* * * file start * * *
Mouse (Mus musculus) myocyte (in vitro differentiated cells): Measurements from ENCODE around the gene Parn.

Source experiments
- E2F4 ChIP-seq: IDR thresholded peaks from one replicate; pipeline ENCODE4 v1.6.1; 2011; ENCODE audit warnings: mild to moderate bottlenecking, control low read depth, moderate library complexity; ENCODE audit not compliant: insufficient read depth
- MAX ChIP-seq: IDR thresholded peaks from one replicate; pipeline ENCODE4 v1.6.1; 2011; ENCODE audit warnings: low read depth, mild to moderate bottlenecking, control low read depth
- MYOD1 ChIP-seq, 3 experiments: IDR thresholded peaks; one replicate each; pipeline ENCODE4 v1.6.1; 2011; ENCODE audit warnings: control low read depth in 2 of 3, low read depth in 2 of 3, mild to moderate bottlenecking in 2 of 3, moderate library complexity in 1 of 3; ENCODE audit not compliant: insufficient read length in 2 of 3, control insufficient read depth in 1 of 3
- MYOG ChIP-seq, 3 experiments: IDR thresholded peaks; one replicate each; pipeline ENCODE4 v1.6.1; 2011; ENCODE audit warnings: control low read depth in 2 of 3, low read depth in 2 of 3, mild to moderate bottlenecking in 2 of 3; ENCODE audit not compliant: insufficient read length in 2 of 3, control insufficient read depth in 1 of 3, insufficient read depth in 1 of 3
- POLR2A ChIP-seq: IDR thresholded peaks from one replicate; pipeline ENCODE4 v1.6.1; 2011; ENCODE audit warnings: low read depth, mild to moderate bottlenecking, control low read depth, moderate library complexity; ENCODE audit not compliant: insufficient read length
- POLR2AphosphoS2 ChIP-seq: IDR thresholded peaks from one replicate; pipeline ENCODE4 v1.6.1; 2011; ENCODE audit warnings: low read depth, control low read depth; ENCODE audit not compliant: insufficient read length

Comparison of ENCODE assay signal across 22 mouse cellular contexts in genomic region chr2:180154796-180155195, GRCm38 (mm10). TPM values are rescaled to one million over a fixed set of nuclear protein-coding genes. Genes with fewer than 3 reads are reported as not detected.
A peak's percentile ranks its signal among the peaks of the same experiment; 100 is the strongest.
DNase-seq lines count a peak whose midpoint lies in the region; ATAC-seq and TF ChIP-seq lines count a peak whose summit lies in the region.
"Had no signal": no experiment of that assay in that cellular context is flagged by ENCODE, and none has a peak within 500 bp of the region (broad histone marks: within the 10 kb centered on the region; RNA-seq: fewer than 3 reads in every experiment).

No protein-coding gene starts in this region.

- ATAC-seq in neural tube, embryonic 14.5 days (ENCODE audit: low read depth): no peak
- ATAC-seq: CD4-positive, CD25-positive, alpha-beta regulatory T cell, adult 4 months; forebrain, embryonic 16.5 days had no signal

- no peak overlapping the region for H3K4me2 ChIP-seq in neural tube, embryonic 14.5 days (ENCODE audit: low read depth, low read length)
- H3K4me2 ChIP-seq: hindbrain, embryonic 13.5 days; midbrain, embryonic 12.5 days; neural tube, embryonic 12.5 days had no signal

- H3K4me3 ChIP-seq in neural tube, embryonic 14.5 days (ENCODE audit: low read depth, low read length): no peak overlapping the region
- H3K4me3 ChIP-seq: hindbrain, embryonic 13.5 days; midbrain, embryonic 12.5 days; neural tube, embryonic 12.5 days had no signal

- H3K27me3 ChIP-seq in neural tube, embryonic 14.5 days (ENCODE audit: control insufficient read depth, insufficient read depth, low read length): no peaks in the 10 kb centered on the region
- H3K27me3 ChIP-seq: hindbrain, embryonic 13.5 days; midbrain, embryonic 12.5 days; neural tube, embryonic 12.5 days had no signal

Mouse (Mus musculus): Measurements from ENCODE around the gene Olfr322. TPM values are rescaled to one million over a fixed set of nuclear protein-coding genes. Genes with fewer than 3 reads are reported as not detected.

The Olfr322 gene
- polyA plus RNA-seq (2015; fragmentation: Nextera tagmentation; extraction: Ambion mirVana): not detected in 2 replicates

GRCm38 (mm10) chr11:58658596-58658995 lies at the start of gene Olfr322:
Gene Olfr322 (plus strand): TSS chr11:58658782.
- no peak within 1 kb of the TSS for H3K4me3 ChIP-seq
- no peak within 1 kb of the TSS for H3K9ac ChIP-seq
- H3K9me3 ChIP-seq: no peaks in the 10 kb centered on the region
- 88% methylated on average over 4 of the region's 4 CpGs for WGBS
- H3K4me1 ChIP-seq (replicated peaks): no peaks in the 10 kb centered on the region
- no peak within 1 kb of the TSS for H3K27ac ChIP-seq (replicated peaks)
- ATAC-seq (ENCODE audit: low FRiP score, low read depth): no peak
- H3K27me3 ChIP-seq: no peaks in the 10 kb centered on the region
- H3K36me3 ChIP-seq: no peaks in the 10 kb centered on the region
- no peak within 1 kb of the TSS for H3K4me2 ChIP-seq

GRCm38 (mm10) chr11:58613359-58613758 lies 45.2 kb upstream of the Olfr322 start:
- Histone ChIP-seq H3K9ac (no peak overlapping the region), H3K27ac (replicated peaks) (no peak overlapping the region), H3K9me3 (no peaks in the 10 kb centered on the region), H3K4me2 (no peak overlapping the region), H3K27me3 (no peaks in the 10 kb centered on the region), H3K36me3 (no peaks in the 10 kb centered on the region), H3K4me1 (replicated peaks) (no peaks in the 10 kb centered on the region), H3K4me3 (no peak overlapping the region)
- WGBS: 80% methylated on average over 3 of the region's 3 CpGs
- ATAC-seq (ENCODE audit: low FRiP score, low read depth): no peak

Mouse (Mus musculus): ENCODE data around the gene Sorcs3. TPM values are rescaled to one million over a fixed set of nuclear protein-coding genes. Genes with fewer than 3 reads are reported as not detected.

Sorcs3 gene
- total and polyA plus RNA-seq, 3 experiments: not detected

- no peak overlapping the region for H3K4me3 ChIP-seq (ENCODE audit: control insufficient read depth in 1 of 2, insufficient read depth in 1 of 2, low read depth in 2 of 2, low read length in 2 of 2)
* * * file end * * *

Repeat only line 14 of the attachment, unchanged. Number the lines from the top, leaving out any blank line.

- ATAC-seq in neural tube, embryonic 14.5 days (ENCODE audit: low read depth): no peak